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Day Of Unrest In Iraq Claims Dozens Of Lives

Updated

A wounded protester is carried away during clashes with security forces in Baghdad on November 28.

At least 33 people have been killed in clashes between Iraqi security forces and anti-government protesters, reports say, in one of the bloodiest days since the unrest began nearly two months ago.

The Iraqi military said on November 28 that "crisis cells" were set up in several provinces to try to “impose security and restore order."

Iraqis have been taking to the streets of Baghdad and Iraq's Shi'ite-majority south to demand more jobs, an end to endemic corruption, and improved public services.

At least 350 people have been killed and thousands wounded since the wave of protests began in early October.

On November 28 in the southern city of Nasiriyah, at least 25 people were killed when security forces used live ammunition and tear gas to clear two bridges occupied by protesters, while demonstrators torched a police station, according to medics and security sources.

Reports said live rounds were also fired at Baghdad's Ahrar Bridge as protesters tried to cross toward the Green Zone that hosts parliament and government buildings. Four people were reported killed.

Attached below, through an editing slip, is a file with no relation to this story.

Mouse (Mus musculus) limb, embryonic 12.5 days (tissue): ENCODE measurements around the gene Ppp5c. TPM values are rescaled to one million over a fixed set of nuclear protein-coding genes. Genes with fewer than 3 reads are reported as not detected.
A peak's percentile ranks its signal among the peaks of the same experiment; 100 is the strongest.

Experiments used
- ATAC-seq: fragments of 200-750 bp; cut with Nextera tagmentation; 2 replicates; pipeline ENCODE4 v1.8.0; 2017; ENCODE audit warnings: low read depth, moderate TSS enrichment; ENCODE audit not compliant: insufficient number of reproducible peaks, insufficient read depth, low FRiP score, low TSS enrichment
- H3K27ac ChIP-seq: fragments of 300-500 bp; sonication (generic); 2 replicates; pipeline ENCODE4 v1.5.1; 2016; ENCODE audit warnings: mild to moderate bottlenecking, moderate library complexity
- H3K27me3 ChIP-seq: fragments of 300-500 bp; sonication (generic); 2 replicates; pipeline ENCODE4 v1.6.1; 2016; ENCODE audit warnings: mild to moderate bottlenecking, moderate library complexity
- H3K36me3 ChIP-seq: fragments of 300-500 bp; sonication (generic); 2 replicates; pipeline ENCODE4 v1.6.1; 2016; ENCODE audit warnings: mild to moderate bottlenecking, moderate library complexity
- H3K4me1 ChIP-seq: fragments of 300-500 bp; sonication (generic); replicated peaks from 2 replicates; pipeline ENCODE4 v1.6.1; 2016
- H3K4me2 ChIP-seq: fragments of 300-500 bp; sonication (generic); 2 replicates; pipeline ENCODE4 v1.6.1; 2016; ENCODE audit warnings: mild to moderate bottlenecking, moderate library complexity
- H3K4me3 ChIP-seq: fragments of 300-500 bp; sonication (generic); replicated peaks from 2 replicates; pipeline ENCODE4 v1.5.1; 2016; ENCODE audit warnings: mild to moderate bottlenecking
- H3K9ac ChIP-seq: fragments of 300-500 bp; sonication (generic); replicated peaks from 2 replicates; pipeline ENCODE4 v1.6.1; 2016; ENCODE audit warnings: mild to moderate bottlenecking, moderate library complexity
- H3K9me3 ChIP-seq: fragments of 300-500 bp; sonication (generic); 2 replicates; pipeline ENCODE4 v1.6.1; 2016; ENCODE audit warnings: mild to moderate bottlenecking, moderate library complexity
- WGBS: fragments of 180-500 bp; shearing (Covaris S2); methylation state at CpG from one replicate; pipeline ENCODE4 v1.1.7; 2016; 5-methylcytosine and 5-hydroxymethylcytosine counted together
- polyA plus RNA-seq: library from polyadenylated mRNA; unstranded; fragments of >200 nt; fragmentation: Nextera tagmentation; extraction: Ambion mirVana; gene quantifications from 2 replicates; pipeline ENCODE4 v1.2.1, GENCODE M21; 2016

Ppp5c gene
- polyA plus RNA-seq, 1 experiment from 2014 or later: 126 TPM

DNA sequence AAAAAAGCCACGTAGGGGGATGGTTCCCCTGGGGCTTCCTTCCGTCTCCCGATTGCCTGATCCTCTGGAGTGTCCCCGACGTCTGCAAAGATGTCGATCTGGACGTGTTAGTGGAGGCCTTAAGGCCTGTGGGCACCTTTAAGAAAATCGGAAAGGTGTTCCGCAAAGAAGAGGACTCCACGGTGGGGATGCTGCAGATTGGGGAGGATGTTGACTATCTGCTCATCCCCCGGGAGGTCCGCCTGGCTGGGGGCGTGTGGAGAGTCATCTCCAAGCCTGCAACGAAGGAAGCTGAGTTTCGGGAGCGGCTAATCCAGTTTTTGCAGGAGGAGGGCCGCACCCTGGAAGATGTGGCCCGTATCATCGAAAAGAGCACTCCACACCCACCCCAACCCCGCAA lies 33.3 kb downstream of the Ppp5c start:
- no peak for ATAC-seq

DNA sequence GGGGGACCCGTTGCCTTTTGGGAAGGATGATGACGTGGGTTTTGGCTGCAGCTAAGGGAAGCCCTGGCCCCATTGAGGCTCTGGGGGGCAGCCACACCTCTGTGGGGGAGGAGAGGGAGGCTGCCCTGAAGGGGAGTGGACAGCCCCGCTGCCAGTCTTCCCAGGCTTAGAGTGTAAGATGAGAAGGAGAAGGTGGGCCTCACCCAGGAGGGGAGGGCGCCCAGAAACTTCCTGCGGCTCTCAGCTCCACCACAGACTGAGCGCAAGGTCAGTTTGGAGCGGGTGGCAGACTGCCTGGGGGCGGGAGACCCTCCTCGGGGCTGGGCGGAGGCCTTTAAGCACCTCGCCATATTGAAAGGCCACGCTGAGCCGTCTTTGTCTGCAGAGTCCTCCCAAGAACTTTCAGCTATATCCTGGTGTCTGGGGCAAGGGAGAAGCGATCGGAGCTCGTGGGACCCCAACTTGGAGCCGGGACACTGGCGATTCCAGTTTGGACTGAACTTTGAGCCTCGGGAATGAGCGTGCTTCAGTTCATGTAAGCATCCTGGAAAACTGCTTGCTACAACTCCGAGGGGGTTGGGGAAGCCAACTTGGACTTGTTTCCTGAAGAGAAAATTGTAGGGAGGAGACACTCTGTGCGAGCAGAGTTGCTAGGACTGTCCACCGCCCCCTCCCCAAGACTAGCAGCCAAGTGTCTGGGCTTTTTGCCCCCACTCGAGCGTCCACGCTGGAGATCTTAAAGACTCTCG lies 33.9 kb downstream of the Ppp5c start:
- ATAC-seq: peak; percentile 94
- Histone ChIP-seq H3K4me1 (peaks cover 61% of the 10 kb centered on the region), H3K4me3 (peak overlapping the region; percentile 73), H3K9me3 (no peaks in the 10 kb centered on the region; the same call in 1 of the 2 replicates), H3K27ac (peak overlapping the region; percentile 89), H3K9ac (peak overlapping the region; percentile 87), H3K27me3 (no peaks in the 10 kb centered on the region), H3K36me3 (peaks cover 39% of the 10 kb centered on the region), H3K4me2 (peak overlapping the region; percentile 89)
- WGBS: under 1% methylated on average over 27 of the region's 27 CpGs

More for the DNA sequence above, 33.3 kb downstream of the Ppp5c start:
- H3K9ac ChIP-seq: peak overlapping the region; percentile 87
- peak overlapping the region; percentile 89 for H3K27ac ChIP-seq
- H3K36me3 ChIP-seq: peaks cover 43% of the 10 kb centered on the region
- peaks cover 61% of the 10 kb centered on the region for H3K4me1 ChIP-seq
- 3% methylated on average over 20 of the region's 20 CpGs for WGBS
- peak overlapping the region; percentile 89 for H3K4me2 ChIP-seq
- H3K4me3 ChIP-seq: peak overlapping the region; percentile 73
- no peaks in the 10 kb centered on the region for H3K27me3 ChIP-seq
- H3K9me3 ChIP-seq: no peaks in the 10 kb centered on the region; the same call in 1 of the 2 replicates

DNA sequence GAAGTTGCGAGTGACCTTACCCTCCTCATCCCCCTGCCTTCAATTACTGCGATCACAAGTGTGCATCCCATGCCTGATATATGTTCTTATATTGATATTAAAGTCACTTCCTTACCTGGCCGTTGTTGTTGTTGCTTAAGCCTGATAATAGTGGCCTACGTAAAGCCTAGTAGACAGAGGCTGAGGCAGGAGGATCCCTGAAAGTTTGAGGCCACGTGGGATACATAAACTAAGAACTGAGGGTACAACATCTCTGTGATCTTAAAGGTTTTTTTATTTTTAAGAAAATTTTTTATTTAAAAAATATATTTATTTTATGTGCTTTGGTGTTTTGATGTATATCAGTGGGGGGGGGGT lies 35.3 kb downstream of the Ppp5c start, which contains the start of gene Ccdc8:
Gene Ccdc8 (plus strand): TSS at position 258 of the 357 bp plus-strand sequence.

Four more people were reported killed in clashes in the southern city of Najaf, a day after angry crowds set fire to the Iranian Consulate, chanting "Iran out of Iraq."

Staff at the consulate managed to flee just before protesters stormed the building, reports said.

Iraq's Foreign Ministry condemned the late November 27 attack, which came three weeks after the Iranian Consulate in the Iraqi city of Karbala was targeted by protesters, saying it "aimed at damaging the historical relations between Iraq and Iran."

The Iranian Foreign Ministry blamed Baghdad for failing to protect the consulate and demanded decisive action against "aggressors" behind the arson attack.

The anti-government protests have been directed mainly at Iraq’s political leaders, but many of those taking part have also expressed anger at Iran's influence over Iraq's internal affairs.

Iraqi Prime Minister Adil Abdel Mahdi took office just over a year ago.

Protests have continued despite Mahdi's promises to reshuffle his cabinet and cut the salaries of high-ranking officials. He has also announced schemes to reduce unemployment among the youth.

With reporting by AFP, Reuters, and the BBC
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